Why aren't you using an alternative to palm oil?
People in Indonesia and Malaysia rely on the palm oil industry for their livelihood
As well as the unique properties of palm oil, which make it well-suited for many of our products, palm oil is also in fact the most land-efficient vegetable oil available. Oil palms produce more oil per hectare of land than any other oil-producing crop. For example, to get the same amount of oil from soybeans, you would need seven times more farmland. That means more agricultural land devoted to non-food crops, as well as more forests coming under threat. In addition, the production of oil palm requires less energy, as well as fewer fertilisers and pesticides.
It’s important to also not forget the economic benefit the industry has had on the millions of smallholder farmers and economies of producing countries. For example, in Indonesia and Malaysia, 4.5 million people rely on the palm oil industry for their livelihood.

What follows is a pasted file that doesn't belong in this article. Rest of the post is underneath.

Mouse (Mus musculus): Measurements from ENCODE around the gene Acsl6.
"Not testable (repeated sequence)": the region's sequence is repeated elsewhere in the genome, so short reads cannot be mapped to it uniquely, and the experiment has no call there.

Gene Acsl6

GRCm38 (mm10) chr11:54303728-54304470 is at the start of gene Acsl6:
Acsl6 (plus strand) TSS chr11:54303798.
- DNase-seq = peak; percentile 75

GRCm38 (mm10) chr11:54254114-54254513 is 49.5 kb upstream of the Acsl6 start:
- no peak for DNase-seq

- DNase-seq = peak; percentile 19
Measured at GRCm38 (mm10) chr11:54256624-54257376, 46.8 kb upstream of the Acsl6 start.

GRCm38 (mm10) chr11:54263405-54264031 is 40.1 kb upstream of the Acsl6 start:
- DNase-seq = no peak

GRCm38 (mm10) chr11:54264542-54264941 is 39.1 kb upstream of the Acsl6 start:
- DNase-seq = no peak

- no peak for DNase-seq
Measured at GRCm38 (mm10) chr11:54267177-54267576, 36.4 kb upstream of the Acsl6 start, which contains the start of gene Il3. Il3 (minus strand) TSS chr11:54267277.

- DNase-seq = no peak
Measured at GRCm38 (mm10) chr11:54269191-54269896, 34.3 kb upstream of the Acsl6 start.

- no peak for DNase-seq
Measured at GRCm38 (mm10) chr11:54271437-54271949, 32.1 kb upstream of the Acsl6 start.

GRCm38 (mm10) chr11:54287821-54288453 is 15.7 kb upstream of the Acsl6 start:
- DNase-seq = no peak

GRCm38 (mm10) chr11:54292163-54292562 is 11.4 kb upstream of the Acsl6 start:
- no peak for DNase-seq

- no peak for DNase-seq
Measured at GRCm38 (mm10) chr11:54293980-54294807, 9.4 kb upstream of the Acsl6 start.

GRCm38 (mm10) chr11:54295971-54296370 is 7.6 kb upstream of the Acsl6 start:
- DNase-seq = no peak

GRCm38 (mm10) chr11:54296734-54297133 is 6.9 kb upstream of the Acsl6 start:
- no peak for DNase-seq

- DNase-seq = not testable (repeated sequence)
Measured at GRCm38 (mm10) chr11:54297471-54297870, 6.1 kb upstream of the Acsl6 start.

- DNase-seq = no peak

Realistically, will the palm oil industry ever become 100% sustainable?
We fully believe it can, and we are doing everything in our power to make it happen. Over the years, however, we have learned two important lessons about sustainability. First, there is no quick-fix. The necessary solutions are multiple and often take time to implement. Second, no single organisation can deliver sustainability alone. Even though Unilever is one of the world’s biggest buyers of palm oil, we form just a small part of a vast and complex global industry.
A 100% sustainable palm oil industry, which meets growing global demand while simultaneously protecting the planet and people’s livelihoods and human rights, can only ever come about through cooperation and collective action. That means everyone involved in the palm oil sector – buyers, traders, suppliers, farmers, consumers and governments – working together. This is already happening, but lots more needs to be done and it needs to happen faster.